The recent decline in Citigoup stock is "difficult to watch and naturally reminds all of us of what happened several years ago [but] there is little similarity between now and then," Vikram Pandit said in a voicemail to Citi employees on Tuesday, The WSJ reports.
Bank of America CEO Brian Moynihan similarly sought to allay his employees' concerns, declaring in a company-wide memo: "The most important point to remember is that our company remains financially strong." (Moynihan, who was also on CNBC yesterday, is participating in a unique public conference call later today, hosted by one of its biggest shareholders Fairholme Capital Management.)
Translation: Remain calm, all is well. Nothing to see here folks. Keep moving.
But big bank CEOs, and their defenders, doth protest too much, according to Columbia Professor and two-time Nobel Prize winner Joseph Stiglitz.
There is "considerable" risk in the banking sector today, Stiglitz tells Jeff Macke and me in the accompanying video. In addition to a slowing economy, today's problems are largely the result of regulators' failures to tackle the problems that both caused and were revealed by the 2008 crisis: Excessive leverage, lack of transparency and distortions created by 'too big to fail' institutions.
The 'too big to fail' problem has only gotten worse since 2008 — the biggest banks control an even greater portion of U.S. deposits -- and Stiglitz is particularly concerned nothing has been done to make bank holdings more transparent.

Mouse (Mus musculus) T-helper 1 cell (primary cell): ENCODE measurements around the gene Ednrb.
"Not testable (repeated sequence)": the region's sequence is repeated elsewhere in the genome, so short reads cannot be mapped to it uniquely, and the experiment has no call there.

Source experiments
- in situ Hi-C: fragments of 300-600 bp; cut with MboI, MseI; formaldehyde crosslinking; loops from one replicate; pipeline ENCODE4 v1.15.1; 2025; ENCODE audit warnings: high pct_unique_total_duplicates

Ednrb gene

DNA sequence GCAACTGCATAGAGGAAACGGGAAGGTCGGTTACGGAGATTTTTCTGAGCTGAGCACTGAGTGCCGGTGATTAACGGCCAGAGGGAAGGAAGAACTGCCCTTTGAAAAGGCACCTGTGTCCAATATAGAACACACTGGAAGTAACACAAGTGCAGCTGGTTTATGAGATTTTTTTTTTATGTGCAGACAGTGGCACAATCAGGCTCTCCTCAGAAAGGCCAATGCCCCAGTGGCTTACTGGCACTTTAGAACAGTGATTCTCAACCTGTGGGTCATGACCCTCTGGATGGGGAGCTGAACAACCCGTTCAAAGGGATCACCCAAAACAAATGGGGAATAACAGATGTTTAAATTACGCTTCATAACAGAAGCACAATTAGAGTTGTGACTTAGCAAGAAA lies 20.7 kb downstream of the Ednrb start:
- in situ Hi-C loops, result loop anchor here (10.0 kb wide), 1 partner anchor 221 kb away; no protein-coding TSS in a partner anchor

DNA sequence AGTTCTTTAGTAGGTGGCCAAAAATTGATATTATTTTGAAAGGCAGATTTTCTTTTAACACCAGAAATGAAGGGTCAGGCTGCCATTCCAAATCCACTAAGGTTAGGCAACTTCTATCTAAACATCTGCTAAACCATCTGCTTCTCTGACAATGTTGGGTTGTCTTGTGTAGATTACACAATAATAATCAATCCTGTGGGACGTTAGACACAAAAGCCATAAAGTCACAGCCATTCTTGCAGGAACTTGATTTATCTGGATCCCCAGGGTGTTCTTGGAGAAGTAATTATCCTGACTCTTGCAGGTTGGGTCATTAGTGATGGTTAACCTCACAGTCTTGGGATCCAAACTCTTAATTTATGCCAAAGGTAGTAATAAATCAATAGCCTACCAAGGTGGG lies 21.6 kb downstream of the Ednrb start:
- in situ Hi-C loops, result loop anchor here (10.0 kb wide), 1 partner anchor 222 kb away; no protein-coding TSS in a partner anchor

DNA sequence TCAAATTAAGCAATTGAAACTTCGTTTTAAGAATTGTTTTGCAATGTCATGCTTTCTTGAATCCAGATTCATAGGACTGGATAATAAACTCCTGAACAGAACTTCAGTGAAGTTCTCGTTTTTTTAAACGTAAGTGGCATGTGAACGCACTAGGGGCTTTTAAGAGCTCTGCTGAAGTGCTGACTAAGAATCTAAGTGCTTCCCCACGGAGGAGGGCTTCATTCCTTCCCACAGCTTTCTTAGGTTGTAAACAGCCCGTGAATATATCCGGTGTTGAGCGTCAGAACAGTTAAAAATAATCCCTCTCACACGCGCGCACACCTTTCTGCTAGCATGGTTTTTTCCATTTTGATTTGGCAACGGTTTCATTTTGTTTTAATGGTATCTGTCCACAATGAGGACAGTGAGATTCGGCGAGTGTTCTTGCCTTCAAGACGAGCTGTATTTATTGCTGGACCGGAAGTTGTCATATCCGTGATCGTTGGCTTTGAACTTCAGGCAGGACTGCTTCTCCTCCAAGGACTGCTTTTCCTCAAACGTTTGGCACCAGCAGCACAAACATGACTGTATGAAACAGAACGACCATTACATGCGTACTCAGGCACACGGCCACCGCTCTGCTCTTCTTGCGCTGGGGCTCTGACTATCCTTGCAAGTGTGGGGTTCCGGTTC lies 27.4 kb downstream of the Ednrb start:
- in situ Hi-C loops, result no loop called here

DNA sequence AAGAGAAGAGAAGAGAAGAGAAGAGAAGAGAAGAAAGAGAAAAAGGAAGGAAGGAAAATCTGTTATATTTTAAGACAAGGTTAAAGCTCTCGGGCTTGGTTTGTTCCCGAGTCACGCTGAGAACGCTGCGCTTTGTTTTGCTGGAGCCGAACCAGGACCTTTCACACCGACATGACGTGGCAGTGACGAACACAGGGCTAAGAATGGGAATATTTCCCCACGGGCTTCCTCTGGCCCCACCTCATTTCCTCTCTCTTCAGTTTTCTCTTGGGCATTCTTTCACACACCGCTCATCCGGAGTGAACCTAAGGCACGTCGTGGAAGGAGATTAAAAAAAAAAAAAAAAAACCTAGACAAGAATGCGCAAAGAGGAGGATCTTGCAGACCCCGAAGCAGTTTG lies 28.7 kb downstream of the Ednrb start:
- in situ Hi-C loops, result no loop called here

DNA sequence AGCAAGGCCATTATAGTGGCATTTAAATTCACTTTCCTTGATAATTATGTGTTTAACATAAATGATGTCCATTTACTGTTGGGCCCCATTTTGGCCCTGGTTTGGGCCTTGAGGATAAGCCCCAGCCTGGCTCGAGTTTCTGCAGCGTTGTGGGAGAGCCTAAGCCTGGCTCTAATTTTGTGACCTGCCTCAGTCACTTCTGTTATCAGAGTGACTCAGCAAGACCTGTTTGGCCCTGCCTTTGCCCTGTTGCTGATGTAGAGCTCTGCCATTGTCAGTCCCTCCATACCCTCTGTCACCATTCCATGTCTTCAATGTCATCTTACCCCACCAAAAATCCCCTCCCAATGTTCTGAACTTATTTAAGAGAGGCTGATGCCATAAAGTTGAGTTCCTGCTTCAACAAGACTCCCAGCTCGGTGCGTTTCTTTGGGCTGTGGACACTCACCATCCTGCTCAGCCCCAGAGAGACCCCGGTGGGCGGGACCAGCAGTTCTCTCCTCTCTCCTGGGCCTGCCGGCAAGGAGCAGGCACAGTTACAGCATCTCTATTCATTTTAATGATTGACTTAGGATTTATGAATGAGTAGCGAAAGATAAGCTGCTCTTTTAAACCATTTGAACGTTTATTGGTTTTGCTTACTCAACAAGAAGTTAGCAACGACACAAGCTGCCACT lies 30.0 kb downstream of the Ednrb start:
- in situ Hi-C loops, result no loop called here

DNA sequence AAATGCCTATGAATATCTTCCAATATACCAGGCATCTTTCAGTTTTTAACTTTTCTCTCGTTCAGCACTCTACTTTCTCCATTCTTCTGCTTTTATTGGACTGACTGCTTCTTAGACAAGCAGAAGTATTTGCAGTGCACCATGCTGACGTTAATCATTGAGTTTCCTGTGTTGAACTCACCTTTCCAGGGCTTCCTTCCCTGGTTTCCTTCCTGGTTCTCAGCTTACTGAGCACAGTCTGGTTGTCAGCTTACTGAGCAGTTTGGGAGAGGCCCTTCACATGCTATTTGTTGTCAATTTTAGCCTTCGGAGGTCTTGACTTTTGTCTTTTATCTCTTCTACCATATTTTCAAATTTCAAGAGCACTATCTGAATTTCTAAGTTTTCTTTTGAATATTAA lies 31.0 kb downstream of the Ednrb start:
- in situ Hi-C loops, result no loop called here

"We don't know the kinds of exposures to say European [credit default swaps] American banks have," he says. There are rumors that as much as 50% of European sovereign bonds are insured thru CDS by American banks, he notes. "But we don't really know."
As was the case in 2008, the lack of knowledge of what's on bank balance sheets poses the risk of banks refusing to lend to other banks, Stiglitz says. "If one of these countries has a real difficulty [interbank lending] markets will freeze up."
Forget laughter. Does anyone remember "counterparty risk? This is what I was referring to Monday when I said the similarities between now and 2008 outweigh the differences. (See: 2008 Redo? History Doesn't Repeat, But It Often Rhymes )
Stiglitz addressed these and related issues in testimony before the Senate Banking Committee last week: "It is precisely because the economy is fragile, banks have inadequate capital, and the banking sector in the aftermath of the crisis is more concentrated than before that the risk of a financial catastrophe of the kind that we experienced in 2008 is so great today," he said. "The downside risks of not doing something are especially grave now.
Notably, those comments were made on Aug. 3, prior to the most acute moments of the recent sell-off, which resumed in earnest Wednesday morning.
The latest decline comes amid concerns about Europe and the potential contagion emanating from its sovereign debt crisis which, in turn, is putting renewed pressure on shares of big European banks like Societe Generale, BNP and Deutsche Bank, as well as their U.S. counterparts including, but not limited to, Bank of America and Citigroup.